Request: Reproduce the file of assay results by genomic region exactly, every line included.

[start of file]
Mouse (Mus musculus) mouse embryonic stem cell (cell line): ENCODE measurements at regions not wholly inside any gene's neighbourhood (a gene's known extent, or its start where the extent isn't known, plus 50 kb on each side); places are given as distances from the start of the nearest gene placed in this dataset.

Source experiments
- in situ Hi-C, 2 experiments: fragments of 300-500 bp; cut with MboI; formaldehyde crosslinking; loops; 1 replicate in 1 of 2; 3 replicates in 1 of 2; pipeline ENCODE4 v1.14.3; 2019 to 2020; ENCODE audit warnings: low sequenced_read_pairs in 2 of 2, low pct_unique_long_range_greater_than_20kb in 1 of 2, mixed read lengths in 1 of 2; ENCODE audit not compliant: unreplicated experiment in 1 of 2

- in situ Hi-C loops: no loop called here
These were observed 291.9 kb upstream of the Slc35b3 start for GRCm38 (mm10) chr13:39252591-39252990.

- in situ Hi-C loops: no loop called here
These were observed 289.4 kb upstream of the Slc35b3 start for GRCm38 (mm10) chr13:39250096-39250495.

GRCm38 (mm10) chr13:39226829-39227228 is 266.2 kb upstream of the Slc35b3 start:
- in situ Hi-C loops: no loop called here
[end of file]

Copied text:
Mouse (Mus musculus) mouse embryonic stem cell (cell line): ENCODE measurements at regions not wholly inside any gene's neighbourhood (a gene's known extent, or its start where the extent isn't known, plus 50 kb on each side); places are given as distances from the start of the nearest gene placed in this dataset.

Source experiments
- in situ Hi-C, 2 experiments: fragments of 300-500 bp; cut with MboI; formaldehyde crosslinking; loops; 1 replicate in 1 of 2; 3 replicates in 1 of 2; pipeline ENCODE4 v1.14.3; 2019 to 2020; ENCODE audit warnings: low sequenced_read_pairs in 2 of 2, low pct_unique_long_range_greater_than_20kb in 1 of 2, mixed read lengths in 1 of 2; ENCODE audit not compliant: unreplicated experiment in 1 of 2

- in situ Hi-C loops: no loop called here
These were observed 291.9 kb upstream of the Slc35b3 start for GRCm38 (mm10) chr13:39252591-39252990.

- in situ Hi-C loops: no loop called here
These were observed 289.4 kb upstream of the Slc35b3 start for GRCm38 (mm10) chr13:39250096-39250495.

GRCm38 (mm10) chr13:39226829-39227228 is 266.2 kb upstream of the Slc35b3 start:
- in situ Hi-C loops: no loop called here